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Cup & saucer

  • Place of origin:

    India (made)

  • Date:

    c. 1850 (made)

  • Materials and Techniques:

    Agate, cut & polished using abrasives, most probably fashioned by turning on a bow-driven lathe

  • Credit Line:

    Wells Bequest

  • Museum number:


  • Gallery location:

    In Storage

This cup and saucer would have been made primarily as an ornament rather than for use. Although agate is a tough and durable material, it is prone to crack when subjected to sudden and significant changes in temperature. Also, when worked to give fine edges or thicknesses, it is easily chipped or cracked when knocked. With this in mind, finely worked agate vessels that survive undamaged are uncommon.
The cup and saucer were made in India in the 19th century with most of the fashioning process involving a combination of hand-working and turning on a bow-driven lathe.

Physical description

A round cup and saucer fashioned in translucent brownish grey agate with dark brown markings, with a good overall polish.
The cup has straight sides that gradually angle outwards as they rise from the short recessed foot with rim. The interior surface is smooth interiors and the exterior has been carved with vertical fluting.
The saucer stands on a short recessed foot with rim, and has a wide flat base with short straight sides that angle slightly outwards. The upper surface is plain and the outer face of the wall has been carved with vertical fluting.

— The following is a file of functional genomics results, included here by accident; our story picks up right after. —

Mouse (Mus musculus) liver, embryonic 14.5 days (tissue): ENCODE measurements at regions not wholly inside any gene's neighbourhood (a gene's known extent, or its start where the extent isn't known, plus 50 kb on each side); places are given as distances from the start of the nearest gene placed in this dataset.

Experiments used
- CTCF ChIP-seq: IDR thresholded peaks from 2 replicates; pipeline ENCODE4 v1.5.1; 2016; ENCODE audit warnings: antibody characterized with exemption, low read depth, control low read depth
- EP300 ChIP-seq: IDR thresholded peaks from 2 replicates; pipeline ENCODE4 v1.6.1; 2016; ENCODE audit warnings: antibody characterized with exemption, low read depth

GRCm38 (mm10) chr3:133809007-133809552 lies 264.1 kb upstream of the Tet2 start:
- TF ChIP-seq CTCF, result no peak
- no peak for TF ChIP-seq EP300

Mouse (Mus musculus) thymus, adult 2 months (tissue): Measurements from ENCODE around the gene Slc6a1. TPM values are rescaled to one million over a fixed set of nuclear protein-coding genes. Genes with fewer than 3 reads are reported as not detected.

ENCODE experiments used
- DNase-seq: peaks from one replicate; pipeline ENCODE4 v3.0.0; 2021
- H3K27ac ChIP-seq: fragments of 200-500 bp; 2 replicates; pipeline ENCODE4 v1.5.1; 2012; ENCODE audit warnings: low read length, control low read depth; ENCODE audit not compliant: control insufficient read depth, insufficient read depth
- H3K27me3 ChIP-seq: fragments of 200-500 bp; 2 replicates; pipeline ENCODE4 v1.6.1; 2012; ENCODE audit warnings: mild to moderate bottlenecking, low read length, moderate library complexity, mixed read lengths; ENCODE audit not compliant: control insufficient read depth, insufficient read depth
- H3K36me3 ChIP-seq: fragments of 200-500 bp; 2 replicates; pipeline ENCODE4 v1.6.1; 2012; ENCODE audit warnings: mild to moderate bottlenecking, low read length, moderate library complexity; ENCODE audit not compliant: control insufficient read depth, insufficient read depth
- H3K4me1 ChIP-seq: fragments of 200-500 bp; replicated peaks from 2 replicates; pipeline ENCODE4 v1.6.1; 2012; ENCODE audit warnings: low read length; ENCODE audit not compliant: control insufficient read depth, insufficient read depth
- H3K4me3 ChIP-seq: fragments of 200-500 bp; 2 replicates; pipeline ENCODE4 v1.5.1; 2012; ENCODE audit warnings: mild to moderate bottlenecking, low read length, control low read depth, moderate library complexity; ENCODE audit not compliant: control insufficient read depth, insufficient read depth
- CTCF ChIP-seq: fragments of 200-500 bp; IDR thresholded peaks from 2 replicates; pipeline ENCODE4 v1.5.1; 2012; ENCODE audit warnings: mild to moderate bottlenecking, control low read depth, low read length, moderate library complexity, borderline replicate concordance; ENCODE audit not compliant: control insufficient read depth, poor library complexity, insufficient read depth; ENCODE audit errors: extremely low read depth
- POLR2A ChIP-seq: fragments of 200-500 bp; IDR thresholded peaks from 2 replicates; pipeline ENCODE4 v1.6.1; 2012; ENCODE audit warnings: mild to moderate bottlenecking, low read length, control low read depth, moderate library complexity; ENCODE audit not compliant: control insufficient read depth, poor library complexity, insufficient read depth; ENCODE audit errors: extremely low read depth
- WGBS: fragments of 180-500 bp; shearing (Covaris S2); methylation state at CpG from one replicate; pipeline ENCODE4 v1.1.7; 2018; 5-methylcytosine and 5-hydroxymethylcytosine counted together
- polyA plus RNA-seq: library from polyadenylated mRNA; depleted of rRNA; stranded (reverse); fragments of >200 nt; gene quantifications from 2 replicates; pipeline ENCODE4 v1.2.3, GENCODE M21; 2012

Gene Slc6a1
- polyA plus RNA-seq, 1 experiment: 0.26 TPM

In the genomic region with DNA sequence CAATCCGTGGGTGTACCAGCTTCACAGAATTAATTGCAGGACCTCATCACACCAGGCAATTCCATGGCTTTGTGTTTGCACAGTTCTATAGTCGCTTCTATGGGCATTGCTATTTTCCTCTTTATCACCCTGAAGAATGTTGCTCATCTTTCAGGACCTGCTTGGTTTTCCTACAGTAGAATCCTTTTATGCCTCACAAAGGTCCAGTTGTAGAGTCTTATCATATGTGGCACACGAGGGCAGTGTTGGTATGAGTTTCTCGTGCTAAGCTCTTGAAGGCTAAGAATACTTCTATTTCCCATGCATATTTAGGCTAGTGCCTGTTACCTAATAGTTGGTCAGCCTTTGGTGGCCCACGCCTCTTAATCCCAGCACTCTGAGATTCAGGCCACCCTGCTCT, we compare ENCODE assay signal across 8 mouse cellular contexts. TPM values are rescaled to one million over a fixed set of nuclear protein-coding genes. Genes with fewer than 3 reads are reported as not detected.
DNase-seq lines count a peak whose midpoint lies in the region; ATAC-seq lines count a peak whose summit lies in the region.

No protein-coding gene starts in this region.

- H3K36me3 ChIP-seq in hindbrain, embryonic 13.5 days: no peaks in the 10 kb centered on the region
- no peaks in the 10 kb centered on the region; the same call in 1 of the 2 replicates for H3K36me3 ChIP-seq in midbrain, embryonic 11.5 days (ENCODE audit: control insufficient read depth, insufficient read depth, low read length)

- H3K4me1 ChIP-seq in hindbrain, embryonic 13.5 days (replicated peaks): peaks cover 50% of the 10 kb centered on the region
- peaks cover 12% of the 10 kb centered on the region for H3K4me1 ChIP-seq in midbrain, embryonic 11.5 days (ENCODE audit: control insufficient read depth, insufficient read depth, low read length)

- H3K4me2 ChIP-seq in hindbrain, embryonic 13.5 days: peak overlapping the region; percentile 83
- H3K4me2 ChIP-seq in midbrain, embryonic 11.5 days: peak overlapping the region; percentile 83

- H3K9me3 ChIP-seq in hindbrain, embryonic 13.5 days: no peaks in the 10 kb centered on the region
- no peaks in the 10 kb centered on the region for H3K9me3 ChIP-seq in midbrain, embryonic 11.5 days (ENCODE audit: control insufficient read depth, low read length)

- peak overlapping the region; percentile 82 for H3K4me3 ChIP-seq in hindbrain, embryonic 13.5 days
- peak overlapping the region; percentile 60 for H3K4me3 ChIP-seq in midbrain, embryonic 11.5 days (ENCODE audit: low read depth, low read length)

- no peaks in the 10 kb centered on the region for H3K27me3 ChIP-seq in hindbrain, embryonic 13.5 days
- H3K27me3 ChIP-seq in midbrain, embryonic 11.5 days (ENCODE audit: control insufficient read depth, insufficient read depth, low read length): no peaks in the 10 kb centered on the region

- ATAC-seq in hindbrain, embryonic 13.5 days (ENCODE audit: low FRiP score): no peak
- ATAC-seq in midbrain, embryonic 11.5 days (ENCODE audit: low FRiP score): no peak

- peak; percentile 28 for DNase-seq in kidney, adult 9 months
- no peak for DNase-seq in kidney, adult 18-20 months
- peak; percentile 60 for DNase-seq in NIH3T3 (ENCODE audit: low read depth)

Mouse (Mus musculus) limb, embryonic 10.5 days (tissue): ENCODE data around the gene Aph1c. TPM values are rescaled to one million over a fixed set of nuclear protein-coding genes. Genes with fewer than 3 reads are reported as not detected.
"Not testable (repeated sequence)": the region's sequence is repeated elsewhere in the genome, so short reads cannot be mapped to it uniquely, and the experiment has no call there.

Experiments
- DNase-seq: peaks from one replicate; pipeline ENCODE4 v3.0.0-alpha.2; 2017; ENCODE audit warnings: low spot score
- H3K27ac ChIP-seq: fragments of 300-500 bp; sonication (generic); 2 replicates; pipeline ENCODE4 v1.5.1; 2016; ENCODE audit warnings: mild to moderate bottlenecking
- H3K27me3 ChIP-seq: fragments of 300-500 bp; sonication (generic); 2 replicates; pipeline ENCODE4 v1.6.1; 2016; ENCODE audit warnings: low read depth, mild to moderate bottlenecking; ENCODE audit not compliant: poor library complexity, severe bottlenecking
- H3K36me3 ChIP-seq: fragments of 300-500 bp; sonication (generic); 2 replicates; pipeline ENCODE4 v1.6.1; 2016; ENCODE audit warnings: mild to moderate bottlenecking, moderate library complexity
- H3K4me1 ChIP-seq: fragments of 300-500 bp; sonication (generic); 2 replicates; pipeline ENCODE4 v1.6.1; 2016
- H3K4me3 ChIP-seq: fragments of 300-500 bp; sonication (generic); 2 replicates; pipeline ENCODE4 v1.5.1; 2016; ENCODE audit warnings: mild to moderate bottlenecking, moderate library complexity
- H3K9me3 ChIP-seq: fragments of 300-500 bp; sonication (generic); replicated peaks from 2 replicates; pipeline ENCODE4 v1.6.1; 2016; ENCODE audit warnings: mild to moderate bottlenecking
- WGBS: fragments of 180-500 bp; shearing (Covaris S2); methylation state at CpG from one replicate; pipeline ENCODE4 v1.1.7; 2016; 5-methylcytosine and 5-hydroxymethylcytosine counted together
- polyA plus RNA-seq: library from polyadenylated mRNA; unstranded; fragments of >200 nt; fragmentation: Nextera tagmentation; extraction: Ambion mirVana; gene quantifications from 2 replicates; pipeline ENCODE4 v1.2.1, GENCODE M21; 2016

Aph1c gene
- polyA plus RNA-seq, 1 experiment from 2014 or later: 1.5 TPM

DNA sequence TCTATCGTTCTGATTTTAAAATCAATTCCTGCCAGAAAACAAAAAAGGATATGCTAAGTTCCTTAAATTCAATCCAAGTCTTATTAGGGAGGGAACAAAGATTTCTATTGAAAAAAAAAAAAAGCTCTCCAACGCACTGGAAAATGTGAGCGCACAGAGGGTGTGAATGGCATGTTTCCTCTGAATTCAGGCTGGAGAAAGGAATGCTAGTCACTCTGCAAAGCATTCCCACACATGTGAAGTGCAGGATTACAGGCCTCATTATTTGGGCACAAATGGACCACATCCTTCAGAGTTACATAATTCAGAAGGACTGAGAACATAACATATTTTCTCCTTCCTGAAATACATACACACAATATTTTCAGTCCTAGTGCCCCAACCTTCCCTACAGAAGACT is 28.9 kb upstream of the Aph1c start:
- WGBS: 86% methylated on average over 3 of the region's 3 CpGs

Place of Origin

India (made)


c. 1850 (made)

Materials and Techniques

Agate, cut & polished using abrasives, most probably fashioned by turning on a bow-driven lathe


Diameter: 59.6 to 61.5 mm Cup (1587-1882), Height: 38.6 to 39.1 mm Cup (1587-1882), Thickness: 1.5 to 2.2 mm Cup (1587-1882), Thickness: 2.2 to 2.7 mm Cup (1587-1882), Depth: 33.0 mm Cup (1587-1882), Diameter: 31.5 to 32.3 mm Cup (1587-1882), Depth: 2.9 mm Cup (1587-1882), Diameter: 78.7 to 79.5 mm Saucer (1587A-1882), Height: 10.3 to 11.7 mm Saucer (1587A-1882), Thickness: 1.2 to 2.7 mm Saucer (1587A-1882), Thickness: 2.0 to 3.5 mm Saucer (1587A-1882), Depth: 7.5 to 8.1 mm Saucer (1587A-1882), Diameter: 60.0 to 60.6 mm Saucer (1587A-1882), Depth: 1.6 mm Saucer (1587A-1882)

Object history note

These objects were made in India in the 19th century and were acquired by Arthur Wells who was a Nottingham solicitor and Clerk of the Peace. He was a keen traveller and was made a Fellow of the Geographical Society. He is considered to be the first private British collector of Chinese jade and his collection of jade and other hardstone objects from South Asia was on exhibition at the South Kensington Museum at the time of his death in 1882. This collection was left to the museum in his will - the Wells Bequest.

Descriptive line

Cup and saucer, circular, external fluting, translucent brownish grey agate, India, c. 1850




Drinking; Food vessels & Tableware; Gemstones; Hardstone; Tea, Coffee & Chocolate wares


South & South East Asia Collection

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